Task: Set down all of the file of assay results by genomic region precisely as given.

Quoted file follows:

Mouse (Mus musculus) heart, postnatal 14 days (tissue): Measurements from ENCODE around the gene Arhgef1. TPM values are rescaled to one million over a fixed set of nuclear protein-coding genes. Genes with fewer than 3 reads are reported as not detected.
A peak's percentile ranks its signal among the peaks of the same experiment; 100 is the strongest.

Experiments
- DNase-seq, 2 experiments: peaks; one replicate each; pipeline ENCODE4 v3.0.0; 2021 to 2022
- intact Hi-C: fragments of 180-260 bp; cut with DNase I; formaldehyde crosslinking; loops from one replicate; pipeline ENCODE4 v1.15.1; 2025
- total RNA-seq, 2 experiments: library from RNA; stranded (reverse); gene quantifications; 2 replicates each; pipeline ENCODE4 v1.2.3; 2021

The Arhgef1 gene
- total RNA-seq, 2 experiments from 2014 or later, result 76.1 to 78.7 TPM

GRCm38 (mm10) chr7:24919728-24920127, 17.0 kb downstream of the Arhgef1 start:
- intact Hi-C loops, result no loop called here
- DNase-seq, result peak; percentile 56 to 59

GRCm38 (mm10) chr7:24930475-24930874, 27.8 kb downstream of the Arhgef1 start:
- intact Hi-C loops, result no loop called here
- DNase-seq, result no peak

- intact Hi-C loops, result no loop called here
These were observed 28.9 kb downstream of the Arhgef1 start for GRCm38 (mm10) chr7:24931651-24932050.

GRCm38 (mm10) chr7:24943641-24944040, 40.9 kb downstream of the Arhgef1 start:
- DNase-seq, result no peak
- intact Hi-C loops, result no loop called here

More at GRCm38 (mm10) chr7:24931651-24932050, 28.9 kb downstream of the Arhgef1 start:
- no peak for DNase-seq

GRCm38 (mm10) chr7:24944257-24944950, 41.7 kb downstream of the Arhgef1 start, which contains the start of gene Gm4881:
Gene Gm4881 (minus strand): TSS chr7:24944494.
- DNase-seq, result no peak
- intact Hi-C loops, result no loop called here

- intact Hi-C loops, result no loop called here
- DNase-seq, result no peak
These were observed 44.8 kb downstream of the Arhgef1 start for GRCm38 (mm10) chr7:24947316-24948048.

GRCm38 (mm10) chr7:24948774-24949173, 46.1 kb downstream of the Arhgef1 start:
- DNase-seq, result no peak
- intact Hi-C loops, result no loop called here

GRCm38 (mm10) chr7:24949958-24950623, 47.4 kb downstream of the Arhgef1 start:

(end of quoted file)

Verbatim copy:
Mouse (Mus musculus) heart, postnatal 14 days (tissue): Measurements from ENCODE around the gene Arhgef1. TPM values are rescaled to one million over a fixed set of nuclear protein-coding genes. Genes with fewer than 3 reads are reported as not detected.
A peak's percentile ranks its signal among the peaks of the same experiment; 100 is the strongest.

Experiments
- DNase-seq, 2 experiments: peaks; one replicate each; pipeline ENCODE4 v3.0.0; 2021 to 2022
- intact Hi-C: fragments of 180-260 bp; cut with DNase I; formaldehyde crosslinking; loops from one replicate; pipeline ENCODE4 v1.15.1; 2025
- total RNA-seq, 2 experiments: library from RNA; stranded (reverse); gene quantifications; 2 replicates each; pipeline ENCODE4 v1.2.3; 2021

The Arhgef1 gene
- total RNA-seq, 2 experiments from 2014 or later, result 76.1 to 78.7 TPM

GRCm38 (mm10) chr7:24919728-24920127, 17.0 kb downstream of the Arhgef1 start:
- intact Hi-C loops, result no loop called here
- DNase-seq, result peak; percentile 56 to 59

GRCm38 (mm10) chr7:24930475-24930874, 27.8 kb downstream of the Arhgef1 start:
- intact Hi-C loops, result no loop called here
- DNase-seq, result no peak

- intact Hi-C loops, result no loop called here
These were observed 28.9 kb downstream of the Arhgef1 start for GRCm38 (mm10) chr7:24931651-24932050.

GRCm38 (mm10) chr7:24943641-24944040, 40.9 kb downstream of the Arhgef1 start:
- DNase-seq, result no peak
- intact Hi-C loops, result no loop called here

More at GRCm38 (mm10) chr7:24931651-24932050, 28.9 kb downstream of the Arhgef1 start:
- no peak for DNase-seq

GRCm38 (mm10) chr7:24944257-24944950, 41.7 kb downstream of the Arhgef1 start, which contains the start of gene Gm4881:
Gene Gm4881 (minus strand): TSS chr7:24944494.
- DNase-seq, result no peak
- intact Hi-C loops, result no loop called here

- intact Hi-C loops, result no loop called here
- DNase-seq, result no peak
These were observed 44.8 kb downstream of the Arhgef1 start for GRCm38 (mm10) chr7:24947316-24948048.

GRCm38 (mm10) chr7:24948774-24949173, 46.1 kb downstream of the Arhgef1 start:
- DNase-seq, result no peak
- intact Hi-C loops, result no loop called here

GRCm38 (mm10) chr7:24949958-24950623, 47.4 kb downstream of the Arhgef1 start: